Virtual spring musical now rehearsing, with original script

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This year’s virtually held school musical, The Sunrise, will premiere an original story about having hope, inspired by the coronavirus pandemic and the toll it has had on many individuals. he musical will be displayed virtually for viewers. 

The main members who will be assisting with this production include English teachers Ryan Dunbar and Kevin Schwab as co-directors, music teacher Kevin Heathwood as the pit band director, who will also play a big role in editing, Richard Louis-Pierre, who will run vocal rehearsals, and science teacher Katherine Cooper, who will assist with choreography. 

“We were building a lot of momentum the past 2 years, with the creation of the first-ever student pit orchestra at Townsend, the adding of Mr. Schwab and myself to the production team, and coming off a very successful production of The Wiz in 2019,” said  Mr. Heathwood. “We were rehearsing for the Addams Family Musical last spring when things got shut down, and we wanted to carry as much momentum as we could with this so that next year we can bring the same team back, returning students, and of course new faces. Theater is a way of life, and keeping those traditions going is very important.”

This year, a revue (a loose theatrical entertainment performance) will be created with a variety of songs, scenes, and dances from different musicals. Mr. Dunbar said, “We decided to go with a revue because it’s a bit easier to coordinate in a remote setting than a full musical. Additionally, the revue structure allows us to feature much more of our student talent – in fact, we currently have 30+ singers, actors and dancers in the cast, and we are working to ensure each has a moment to shine.” 

Another distinct feature of this year’s production is that it will be largely original in comparison to spring musicals from previous years. “Most years there is not a theme that we program around but rather we select one musical and put our own interpretation of the already written material,” Mr. Heathwood said. It was decided by staff that for this year, the theme would be tailored to the struggles of the pandemic to leave viewers with hope, optimism, and positivity. “The songs were handpicked by Mr. Schwab, Mr. Dunbar, and myself and we are using an original script written by Mr. Schwab to tie the songs all together. The inspiration came from trying to figure out how we were going to put this show on given the constraints of remote learning and social distancing,” he said.  

Due to the volume of student participants and schooling circumstances, members are currently rehearsing through Zoom. The primary departments for the revue include the Pit Orchestra, Scene Work, Vocals, and Dance. Mr. Dunbar said, “Whether they’re getting guidance on their scene work, mastering a few difficult bars of music, working out the steps to a dance number, or executing a vocal harmony, all students in the show will be given opportunities to hone their respective crafts in a virtual setting.” In addition to this, students will also get the chance to partake in assisting in editing once all departments begin to finalize the production.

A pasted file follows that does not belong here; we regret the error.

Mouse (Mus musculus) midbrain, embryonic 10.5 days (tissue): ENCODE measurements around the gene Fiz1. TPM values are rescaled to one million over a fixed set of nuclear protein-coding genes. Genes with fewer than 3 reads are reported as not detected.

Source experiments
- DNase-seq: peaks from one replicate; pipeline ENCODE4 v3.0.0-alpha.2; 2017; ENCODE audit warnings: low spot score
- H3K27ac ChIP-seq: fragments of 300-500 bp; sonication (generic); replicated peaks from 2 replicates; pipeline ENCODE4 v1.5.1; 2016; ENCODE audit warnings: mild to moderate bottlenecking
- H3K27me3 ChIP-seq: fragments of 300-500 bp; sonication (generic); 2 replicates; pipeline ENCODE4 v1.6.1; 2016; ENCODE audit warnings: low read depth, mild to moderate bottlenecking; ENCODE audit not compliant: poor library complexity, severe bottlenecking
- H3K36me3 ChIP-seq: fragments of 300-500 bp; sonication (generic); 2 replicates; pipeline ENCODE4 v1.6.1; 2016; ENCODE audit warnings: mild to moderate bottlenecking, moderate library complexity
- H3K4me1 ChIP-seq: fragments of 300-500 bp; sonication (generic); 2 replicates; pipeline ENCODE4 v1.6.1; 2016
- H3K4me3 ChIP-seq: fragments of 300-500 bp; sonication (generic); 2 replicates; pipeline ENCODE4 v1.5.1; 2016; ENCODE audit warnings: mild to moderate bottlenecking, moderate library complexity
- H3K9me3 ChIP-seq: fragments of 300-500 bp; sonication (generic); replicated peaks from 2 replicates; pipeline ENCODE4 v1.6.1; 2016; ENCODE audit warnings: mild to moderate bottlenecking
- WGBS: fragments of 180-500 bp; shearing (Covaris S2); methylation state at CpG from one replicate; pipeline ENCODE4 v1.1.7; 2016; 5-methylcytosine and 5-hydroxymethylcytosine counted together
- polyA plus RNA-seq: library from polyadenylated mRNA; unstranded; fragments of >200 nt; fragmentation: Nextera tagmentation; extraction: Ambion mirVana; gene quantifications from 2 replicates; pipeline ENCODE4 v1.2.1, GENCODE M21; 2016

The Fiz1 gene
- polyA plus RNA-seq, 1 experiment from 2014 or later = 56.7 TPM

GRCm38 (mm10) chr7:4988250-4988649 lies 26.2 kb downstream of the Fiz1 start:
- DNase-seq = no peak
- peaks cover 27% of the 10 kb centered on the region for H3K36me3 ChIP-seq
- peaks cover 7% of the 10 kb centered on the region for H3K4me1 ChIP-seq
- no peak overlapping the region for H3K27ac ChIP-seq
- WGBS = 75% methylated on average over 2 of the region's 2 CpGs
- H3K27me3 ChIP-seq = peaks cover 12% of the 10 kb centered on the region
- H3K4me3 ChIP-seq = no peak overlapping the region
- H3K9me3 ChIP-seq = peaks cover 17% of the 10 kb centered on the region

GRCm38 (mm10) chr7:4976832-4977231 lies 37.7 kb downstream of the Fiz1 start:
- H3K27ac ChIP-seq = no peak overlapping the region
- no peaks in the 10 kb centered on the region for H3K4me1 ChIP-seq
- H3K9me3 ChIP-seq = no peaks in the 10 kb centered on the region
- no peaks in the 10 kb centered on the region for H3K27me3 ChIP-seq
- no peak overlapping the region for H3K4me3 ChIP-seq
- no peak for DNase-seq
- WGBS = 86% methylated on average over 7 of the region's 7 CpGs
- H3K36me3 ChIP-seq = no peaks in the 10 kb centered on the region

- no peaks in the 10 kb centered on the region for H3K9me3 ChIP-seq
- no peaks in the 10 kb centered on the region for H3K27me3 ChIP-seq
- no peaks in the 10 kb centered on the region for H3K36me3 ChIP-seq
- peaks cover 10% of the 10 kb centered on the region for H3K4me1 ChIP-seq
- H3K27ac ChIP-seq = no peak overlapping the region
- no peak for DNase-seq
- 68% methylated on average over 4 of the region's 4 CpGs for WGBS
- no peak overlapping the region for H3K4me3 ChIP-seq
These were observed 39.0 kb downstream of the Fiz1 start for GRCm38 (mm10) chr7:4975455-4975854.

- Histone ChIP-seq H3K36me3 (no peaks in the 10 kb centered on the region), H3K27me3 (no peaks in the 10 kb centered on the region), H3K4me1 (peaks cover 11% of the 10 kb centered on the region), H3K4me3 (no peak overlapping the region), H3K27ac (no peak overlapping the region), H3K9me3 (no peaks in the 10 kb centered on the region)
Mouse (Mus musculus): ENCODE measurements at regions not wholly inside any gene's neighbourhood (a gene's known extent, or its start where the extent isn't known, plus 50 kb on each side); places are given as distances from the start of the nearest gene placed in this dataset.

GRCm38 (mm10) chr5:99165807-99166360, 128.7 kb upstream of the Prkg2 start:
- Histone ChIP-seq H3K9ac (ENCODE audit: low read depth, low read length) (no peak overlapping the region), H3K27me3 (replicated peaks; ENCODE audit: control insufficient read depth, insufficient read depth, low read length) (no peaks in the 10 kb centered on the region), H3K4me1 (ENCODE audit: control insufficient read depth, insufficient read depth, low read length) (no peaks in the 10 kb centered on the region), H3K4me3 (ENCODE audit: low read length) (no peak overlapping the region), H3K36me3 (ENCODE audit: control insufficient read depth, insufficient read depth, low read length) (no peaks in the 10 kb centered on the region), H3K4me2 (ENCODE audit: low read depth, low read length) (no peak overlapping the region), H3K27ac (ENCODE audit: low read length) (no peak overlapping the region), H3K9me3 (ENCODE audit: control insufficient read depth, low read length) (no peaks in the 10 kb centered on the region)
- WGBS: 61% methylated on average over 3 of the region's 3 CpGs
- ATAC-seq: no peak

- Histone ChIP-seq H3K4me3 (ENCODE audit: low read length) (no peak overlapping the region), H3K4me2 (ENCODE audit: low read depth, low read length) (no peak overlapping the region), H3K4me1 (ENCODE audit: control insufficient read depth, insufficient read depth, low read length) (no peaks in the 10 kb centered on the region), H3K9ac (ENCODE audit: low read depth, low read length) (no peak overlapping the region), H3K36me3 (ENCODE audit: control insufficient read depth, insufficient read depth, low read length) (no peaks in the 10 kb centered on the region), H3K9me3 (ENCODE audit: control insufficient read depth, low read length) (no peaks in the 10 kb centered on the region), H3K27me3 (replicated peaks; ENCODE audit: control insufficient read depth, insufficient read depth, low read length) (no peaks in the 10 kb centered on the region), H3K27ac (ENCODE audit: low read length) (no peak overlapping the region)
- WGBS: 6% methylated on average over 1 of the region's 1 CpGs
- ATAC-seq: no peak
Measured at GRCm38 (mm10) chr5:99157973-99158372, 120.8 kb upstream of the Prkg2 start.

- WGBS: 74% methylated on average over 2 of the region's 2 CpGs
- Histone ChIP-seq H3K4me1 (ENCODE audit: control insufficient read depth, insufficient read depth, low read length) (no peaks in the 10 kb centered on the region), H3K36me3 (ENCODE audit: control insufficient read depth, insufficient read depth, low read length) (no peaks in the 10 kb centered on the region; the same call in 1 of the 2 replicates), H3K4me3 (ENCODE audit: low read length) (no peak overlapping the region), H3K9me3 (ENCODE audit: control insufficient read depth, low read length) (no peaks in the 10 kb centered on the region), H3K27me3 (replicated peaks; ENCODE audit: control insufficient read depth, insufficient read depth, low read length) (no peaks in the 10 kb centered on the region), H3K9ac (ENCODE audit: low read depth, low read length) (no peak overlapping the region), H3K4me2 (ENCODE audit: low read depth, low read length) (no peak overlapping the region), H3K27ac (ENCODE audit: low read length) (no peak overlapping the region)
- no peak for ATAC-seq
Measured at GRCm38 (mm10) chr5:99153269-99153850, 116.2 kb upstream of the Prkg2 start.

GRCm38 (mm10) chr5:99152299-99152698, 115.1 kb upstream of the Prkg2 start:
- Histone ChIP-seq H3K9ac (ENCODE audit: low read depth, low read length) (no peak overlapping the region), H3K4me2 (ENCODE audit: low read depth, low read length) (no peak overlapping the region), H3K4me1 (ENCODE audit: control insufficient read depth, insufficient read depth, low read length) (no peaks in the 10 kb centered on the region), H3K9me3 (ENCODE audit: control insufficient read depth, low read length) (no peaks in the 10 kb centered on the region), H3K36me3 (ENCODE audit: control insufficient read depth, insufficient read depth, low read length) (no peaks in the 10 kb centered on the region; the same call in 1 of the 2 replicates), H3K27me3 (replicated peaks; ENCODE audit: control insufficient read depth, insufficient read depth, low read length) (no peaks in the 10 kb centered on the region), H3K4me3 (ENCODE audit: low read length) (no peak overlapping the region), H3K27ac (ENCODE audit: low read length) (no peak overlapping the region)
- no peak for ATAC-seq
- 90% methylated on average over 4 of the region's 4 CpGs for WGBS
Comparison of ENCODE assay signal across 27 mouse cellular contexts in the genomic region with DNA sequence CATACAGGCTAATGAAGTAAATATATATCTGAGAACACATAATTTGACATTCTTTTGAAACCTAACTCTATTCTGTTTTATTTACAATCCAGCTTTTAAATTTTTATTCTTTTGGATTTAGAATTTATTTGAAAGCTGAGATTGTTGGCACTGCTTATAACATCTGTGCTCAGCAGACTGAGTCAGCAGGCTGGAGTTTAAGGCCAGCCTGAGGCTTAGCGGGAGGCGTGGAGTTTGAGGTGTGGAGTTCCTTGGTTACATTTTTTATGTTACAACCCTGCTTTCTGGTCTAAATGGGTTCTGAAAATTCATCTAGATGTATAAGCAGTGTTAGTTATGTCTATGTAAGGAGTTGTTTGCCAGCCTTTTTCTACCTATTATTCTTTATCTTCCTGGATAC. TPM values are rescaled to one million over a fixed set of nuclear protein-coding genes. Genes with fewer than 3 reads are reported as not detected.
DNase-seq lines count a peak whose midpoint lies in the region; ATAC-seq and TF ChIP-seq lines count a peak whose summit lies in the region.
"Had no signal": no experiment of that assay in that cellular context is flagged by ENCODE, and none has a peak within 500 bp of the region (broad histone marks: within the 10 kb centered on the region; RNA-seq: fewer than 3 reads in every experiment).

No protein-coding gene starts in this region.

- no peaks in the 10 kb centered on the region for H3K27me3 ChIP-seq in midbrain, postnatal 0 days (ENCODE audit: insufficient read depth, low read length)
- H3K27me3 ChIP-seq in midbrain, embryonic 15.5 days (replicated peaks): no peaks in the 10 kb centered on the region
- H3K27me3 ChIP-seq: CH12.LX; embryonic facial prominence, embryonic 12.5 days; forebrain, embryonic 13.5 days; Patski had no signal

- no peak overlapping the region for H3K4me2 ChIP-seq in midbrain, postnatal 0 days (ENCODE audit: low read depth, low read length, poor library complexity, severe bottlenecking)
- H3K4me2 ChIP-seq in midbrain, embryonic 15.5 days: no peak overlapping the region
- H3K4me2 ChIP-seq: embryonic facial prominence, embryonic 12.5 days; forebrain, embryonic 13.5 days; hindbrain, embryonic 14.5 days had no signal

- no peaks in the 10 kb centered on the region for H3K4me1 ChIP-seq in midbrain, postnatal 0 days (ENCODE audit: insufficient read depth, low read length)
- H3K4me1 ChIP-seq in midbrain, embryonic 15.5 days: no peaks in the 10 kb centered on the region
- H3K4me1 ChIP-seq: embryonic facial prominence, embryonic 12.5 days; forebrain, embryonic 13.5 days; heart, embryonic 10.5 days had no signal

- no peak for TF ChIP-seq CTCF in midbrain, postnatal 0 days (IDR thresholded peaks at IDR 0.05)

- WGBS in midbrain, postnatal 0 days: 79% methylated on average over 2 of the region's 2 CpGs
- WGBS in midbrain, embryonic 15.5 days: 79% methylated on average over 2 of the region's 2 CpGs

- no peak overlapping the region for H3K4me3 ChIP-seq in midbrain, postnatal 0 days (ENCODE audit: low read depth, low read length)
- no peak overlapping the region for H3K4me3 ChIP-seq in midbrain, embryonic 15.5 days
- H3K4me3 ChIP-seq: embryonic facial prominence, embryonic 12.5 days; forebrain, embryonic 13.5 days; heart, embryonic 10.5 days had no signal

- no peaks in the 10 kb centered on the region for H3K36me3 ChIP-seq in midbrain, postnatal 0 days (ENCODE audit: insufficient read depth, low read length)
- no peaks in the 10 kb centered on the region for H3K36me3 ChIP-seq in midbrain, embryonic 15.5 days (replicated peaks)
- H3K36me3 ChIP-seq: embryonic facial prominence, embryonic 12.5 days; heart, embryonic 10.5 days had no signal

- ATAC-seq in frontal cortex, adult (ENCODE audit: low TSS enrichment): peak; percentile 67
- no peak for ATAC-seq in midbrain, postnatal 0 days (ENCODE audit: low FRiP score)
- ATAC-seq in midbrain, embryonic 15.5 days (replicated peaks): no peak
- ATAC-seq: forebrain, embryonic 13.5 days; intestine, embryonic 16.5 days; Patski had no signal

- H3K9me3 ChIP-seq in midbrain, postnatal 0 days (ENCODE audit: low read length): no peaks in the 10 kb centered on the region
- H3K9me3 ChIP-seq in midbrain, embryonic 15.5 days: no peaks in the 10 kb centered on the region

“Joining high school, I wanted to explore and pick up new interests. I thought participating in the spring musical would be a great chance to try something new and out of my comfort zone,” freshman Karen Lin said. “As my freshman year was already fully remote, I didn’t want to end it with any regrets or missed opportunities,” she said. Freshman Sally Zheng also said, “[Practicing for the musical is] always something to look forward to at the end of a school day.”

Junior Cate Nguyen said that she joined the musical’s cast because she had participated in the school play as a freshman and as a sophomore. “I felt that the time that I spent with my cast members and practicing for the school play were one of my favorite moments,” she said.

Once the casting process had been decided, the beginning of rehearsals was underway. “We had our first overview of the working script with the main cast reading out their lines. Our directors introduced the sequence of the play and the general idea of the storyline,” Karen said. “Many details are still to be determined. So far, it’s very enjoyable and the cast is incredibly talented. I’ve never been too interested in theatrical plays before so I’m not familiar with the environment, but the actors were extremely impressive and I’m glad I get to share this experience with the entire cast.”

“I hope the participants [gain] a sense of accomplishment and that viewers [will] take away the main theme of staying hopeful through our music choices, dancing, and acting,” freshman Emerald Yee said.

By mid-May, the members plan on completing and sending their performance recording to Mr. Heathwood for editing. The final show will be posted on the school website, potentially along with a short live video. It is set to premiere on the school YouTube channel on June 2. 

“For the audience, we hope that The Sunrise will bring you some hope and inspiration. This is meant to reflect the feelings we’ve felt over the past 13 months and what looking forward is going to be like,” said Mr. Heathwood. “Things were darkest before the dawn, but now the sunrise begins.”

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